Sterling opportunities ahead of Brexit vote

Ahead of the UK’s EU referendum in June, the possibility of a Brexit throws up opportunities in the forex market. Here’s a look at GBP/USD and GBP/EUR.

Canary Wharf
Source: Bloomberg

Ahead of the UK’s referendum on continued EU membership, the possibility of a Brexit is dominating sentiment surrounding the pound. The FX market is arguably one of the most responsive to economic affairs and as such, monthly IN_GBPUSD volatility in the first quarter of 2016 has been notably higher than in the second half of 2015. Further strong moves are expected in the lead up to the referendum.

GBP/USD

Looking at the monthly IN_GBPUSD chart, it is clear that by historical standards the pair is seriously cheap. Over the past 30 years, GBP/USD has never been lower than its January 2009 low of $1.3504. Typically, cable bottoms within the $1.4230-$1.3504 zone rather than at any single reliable level. The early 2016 sell-off did move into this zone, falling to the approximate middle before rallying sharply higher since.

With polls indicating growing support for the ‘remain’ campaign, traders will see these levels as straight out of the bargain basement. Considering the UK is moving towards a tightening monetary policy stance, sterling is highly likely to be significantly higher in four months’ time should the UK remain within the EU.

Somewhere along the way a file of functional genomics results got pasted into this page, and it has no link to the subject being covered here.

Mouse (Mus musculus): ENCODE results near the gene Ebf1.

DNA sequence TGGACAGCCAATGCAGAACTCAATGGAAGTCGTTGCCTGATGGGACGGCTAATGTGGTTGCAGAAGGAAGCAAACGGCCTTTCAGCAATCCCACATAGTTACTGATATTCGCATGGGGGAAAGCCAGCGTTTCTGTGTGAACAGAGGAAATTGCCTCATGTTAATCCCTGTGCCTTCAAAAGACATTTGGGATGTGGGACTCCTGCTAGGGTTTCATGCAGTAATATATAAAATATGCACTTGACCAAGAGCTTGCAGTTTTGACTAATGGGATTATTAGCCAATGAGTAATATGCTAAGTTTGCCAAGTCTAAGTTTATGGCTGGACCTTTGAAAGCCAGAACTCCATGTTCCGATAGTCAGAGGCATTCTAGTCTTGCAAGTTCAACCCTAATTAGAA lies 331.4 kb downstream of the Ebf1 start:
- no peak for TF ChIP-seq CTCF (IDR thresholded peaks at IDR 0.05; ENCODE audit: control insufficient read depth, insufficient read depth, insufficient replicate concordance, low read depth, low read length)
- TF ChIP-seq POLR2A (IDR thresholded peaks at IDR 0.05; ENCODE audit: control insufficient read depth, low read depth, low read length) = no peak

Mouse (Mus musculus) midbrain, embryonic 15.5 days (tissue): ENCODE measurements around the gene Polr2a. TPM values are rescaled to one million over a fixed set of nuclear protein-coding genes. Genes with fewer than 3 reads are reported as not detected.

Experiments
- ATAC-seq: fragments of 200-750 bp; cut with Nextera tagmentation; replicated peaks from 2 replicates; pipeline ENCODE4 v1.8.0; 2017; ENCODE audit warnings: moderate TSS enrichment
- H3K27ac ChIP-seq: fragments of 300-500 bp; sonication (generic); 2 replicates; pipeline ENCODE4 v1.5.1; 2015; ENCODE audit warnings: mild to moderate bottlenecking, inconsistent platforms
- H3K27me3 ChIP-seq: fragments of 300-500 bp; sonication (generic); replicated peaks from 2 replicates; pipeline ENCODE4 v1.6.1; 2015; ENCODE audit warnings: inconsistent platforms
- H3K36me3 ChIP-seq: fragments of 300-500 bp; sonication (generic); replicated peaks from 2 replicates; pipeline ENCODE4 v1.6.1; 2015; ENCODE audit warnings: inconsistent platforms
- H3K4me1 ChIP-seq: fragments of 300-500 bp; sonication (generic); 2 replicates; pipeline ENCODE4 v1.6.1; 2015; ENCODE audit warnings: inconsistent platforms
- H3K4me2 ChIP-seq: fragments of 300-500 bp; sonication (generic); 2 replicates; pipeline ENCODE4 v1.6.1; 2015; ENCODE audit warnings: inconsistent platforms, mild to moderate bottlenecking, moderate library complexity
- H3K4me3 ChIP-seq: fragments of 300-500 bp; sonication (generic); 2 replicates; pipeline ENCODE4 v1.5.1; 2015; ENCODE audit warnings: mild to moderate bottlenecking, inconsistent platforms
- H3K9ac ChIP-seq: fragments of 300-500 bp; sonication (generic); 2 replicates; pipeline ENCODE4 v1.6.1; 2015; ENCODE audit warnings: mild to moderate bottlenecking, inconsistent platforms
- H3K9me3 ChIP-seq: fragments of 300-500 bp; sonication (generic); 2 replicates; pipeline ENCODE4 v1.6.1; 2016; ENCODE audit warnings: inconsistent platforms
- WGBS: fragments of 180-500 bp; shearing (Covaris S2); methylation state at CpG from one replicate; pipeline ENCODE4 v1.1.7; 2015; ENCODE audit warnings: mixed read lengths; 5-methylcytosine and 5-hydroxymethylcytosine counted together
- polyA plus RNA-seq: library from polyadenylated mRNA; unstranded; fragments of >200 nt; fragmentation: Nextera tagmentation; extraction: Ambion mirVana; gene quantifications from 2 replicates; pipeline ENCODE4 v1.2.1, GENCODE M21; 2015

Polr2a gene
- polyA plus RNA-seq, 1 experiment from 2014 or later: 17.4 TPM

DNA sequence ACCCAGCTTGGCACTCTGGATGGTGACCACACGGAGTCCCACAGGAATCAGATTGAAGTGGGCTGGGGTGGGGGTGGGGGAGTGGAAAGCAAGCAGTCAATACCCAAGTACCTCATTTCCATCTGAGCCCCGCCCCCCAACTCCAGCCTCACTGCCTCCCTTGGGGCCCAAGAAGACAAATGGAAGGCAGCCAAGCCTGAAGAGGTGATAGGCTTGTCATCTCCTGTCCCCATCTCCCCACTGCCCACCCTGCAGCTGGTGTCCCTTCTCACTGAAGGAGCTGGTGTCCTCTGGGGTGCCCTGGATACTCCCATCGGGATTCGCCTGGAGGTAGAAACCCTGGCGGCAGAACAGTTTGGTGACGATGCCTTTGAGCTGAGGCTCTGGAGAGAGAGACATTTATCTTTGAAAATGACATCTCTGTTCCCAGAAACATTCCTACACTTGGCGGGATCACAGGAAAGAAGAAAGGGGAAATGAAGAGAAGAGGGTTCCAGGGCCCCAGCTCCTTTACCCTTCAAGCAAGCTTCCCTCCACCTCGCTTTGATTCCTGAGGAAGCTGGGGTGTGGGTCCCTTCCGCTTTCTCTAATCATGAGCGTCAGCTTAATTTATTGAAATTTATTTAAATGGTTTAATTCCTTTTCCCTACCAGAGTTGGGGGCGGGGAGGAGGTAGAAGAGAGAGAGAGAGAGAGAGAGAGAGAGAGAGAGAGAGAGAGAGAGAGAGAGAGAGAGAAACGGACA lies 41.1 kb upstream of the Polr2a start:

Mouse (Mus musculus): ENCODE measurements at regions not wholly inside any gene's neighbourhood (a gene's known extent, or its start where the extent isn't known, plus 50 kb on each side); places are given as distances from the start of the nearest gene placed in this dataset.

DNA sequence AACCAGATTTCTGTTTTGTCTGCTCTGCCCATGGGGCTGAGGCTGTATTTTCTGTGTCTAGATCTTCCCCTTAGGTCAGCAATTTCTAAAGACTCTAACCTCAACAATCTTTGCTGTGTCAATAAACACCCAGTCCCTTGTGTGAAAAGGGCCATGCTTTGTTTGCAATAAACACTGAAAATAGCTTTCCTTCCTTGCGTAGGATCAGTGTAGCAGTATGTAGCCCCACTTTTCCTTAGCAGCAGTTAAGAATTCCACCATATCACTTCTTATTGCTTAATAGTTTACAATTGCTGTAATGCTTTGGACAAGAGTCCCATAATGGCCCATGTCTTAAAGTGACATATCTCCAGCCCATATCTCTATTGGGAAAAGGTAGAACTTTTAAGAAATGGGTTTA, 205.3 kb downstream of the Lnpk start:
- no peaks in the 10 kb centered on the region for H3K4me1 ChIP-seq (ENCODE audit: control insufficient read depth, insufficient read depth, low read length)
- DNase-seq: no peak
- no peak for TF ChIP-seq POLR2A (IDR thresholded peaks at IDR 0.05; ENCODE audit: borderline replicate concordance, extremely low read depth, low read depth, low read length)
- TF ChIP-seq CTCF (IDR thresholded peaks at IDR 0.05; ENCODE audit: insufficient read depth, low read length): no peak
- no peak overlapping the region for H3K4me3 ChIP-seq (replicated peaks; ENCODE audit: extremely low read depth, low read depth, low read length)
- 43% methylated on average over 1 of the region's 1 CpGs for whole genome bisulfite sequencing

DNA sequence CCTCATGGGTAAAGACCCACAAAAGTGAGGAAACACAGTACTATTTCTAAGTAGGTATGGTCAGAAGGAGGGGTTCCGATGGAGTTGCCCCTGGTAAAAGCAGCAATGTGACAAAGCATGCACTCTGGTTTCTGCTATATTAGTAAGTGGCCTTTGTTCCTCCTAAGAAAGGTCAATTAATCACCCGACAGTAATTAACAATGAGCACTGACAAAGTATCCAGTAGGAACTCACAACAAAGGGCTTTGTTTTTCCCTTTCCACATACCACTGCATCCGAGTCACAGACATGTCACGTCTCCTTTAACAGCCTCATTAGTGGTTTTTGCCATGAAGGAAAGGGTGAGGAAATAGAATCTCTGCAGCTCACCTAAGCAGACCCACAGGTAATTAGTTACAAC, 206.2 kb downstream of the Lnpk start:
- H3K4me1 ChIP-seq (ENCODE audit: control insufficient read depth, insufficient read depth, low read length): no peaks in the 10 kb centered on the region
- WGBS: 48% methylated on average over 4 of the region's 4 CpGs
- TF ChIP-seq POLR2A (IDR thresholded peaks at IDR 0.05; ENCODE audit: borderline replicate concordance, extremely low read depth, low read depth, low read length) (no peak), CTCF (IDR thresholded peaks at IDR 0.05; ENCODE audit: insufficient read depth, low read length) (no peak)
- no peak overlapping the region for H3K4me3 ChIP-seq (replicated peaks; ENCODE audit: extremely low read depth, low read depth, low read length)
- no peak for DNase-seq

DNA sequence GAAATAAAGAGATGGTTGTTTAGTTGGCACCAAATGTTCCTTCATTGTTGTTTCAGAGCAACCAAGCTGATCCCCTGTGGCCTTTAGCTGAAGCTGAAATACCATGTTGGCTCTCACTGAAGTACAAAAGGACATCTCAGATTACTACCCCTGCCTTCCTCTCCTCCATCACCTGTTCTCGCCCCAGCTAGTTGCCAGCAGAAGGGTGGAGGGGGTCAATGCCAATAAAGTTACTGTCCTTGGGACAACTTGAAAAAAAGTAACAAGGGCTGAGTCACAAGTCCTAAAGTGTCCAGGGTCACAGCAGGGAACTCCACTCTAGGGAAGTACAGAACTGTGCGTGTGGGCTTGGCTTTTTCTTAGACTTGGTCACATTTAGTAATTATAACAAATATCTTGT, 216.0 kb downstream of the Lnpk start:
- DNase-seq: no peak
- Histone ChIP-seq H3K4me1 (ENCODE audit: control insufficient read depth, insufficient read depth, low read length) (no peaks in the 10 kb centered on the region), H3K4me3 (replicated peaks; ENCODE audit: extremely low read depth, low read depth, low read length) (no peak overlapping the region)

Of course there is the possibility of another leg lower for the pair, but $1.3504 is a likely backstop to any such move. To the upside, the key resistance levels to watch out for are $1.4566 and $1.5930.

Looking at shorter timeframes, the daily chart provides us with clues that this rally could be on the cusp of really taking off. The inverse head and shoulders pattern has been completed with the trendline break last week. However, the $1.4514 level is crucial as a strong bullish signal for the pair. The target from this inverse head and shoulders pattern is $1.5170.

GBP/EUR

Comparing sterling against the euro means also factoring in the interest rate differential, with a higher rate meaning that longer term GBP/EUR longs would benefit from the carry trade aspect of the trade. That being said, given the historically low rates in both countries, this is unlikely to be a major benefit. On this occasion we will look at these currencies with sterling as the base currency to allow us to focus on the pound.

The weekly chart shows that we have seen a sharp bounce from €1.2309. This is an important level for two reasons. Firstly, this is the 50% retracement of the 2008-2015 rally, and secondly it is the projected target from a major head and shoulders pattern formed at the turn of 2016. 

On the daily timeframe, there is a clear trend change in play, with price breaking through both the descending trendline and 50-day simple moving average last week. However, the most important factor was the close above €1.2770, which represents the first closed candle higher high since November 2015.

This also plays into the theory that we could see sterling rally heavily in the lead up to the referendum. Key resistance levels of note are €1.3067, €1.3355 and €1.4300. To the downside, a break below €1.2309 would negate this bullish view.

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